History teacher supervising Edinburgh school computing class amid staff shortages

7 March 2018, 19:05 | Updated: 7 March 2018, 19:06

alex cole hamilton

A school has had to draft in a history teacher to supervise computing classes as it has so far been unable to recruit a new computing sciences expert, MSPs have been told.

Liberal Democrat Edinburgh Western MSP Alex Cole-Hamilton challenged Education Secretary John Swinney on the situation at Queensferry High in his constituency.

Mr Cole-Hamilton told how he had been contacted by a parent at the South Queensferry school who was concerned that the computing science teacher had left the school in February and had not been replaced.

The Lib Dem said: "She was the only such teacher at the school, so all computer classes are currently going without."

To deal with this, he said, "the measures adopted by the school include pupils following a set of powerpoint lesson plans under the supervision of a history teacher".

However, the Lib Dem questioned how pupils will gain "vital qualifications if there is no-one there to explain coursework to them when they get stuck".

Mr Swinney said he had previously acknowledged the "challenges that we face in the recruitment of individual teachers into particular subjects across the country, adding that there were "acute challenges" in finding teachers for science, technology, engineering and maths (STEM subjects).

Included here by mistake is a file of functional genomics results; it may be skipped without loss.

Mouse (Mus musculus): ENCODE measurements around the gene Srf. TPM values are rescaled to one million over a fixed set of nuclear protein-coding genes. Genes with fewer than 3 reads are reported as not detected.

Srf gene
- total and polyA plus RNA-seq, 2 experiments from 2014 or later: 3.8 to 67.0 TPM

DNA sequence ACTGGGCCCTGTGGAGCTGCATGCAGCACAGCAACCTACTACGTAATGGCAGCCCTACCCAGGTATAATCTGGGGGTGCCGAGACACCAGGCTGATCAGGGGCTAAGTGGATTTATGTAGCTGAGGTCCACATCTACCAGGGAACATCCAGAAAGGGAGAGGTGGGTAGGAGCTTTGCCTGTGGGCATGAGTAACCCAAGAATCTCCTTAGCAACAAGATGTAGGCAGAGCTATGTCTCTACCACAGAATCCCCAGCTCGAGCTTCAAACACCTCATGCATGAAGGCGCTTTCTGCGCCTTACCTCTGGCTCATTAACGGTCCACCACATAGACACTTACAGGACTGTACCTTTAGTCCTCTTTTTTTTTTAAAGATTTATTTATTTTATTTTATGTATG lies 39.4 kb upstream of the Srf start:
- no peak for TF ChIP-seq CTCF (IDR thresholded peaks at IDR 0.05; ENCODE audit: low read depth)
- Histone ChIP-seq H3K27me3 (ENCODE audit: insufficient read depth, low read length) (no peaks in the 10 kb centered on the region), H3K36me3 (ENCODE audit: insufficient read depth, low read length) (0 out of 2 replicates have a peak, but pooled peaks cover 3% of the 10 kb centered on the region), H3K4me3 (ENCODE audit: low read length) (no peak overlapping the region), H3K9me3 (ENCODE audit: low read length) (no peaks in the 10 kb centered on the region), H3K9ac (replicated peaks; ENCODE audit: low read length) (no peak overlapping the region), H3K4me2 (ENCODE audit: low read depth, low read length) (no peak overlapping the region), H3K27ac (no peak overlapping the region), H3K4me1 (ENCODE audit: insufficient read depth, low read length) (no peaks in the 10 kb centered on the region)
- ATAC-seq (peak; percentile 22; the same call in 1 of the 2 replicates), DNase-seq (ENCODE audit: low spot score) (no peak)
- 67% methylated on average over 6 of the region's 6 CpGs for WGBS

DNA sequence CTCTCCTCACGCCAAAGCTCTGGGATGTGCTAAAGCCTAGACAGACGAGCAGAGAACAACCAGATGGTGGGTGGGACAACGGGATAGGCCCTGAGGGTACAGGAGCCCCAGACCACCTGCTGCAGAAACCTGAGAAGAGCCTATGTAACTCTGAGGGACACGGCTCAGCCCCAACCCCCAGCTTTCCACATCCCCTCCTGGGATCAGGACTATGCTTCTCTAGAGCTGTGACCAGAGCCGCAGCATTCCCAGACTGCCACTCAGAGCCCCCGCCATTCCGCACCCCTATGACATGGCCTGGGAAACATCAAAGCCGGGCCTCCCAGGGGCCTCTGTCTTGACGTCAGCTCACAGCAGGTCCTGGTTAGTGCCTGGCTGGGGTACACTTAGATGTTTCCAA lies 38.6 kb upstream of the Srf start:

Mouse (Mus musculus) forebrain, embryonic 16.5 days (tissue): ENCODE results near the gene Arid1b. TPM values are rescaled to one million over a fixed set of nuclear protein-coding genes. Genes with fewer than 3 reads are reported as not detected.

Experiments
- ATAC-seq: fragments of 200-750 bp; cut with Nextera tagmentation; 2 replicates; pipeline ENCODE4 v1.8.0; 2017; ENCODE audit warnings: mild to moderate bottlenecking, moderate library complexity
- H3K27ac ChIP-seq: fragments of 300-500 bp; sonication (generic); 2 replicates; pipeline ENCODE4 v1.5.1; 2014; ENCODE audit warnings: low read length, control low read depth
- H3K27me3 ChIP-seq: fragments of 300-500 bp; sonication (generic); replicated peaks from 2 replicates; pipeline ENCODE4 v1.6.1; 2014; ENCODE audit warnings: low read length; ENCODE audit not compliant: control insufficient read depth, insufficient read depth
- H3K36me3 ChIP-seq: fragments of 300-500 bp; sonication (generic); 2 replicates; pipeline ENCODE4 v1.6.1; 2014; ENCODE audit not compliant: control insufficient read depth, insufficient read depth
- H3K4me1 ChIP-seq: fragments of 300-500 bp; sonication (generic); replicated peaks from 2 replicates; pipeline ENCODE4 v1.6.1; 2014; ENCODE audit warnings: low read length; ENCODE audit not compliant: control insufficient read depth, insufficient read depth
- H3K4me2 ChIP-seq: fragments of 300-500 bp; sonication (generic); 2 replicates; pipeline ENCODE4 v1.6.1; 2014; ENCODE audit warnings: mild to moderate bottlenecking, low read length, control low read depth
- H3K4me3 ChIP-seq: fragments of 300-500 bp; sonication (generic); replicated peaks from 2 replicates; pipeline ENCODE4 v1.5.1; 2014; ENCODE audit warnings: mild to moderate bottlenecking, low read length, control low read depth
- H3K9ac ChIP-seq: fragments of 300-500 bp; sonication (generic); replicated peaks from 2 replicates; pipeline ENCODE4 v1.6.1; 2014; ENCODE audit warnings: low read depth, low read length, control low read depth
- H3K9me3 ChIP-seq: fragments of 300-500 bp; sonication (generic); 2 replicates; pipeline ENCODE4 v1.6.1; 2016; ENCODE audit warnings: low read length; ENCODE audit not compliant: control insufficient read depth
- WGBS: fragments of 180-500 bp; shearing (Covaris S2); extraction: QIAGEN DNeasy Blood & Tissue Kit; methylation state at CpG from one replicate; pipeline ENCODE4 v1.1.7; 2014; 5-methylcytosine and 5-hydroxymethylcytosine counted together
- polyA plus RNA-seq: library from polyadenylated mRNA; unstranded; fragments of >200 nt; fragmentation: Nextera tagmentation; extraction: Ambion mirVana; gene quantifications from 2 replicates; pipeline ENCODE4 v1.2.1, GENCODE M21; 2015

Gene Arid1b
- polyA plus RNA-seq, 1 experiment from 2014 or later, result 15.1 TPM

In a bid to increase the number of STEM teachers, the Scottish Government announced a £20,000 bursary for suitably qualified people working in other industries to train as a teacher.

Would-be students will be able to apply for the bursaries from April 3, the Education Secretary said, adding this would "fill some of the vacancies Mr Cole-Hamilton raised in his question".

Larry Flanagan, general secretary of the EIS teaching union, said: "The EIS welcomes initiatives to attract more highly qualified graduates into teaching, particularly those designed to support experienced professionals retraining as teachers.

"Challenges in filling some places in teacher education programmes extend beyond STEM subjects, however. The most effective solutions to attracting greater numbers of qualified people into teaching are actions to reduce excessive workload and the delivery of significant improvements to teachers' pay."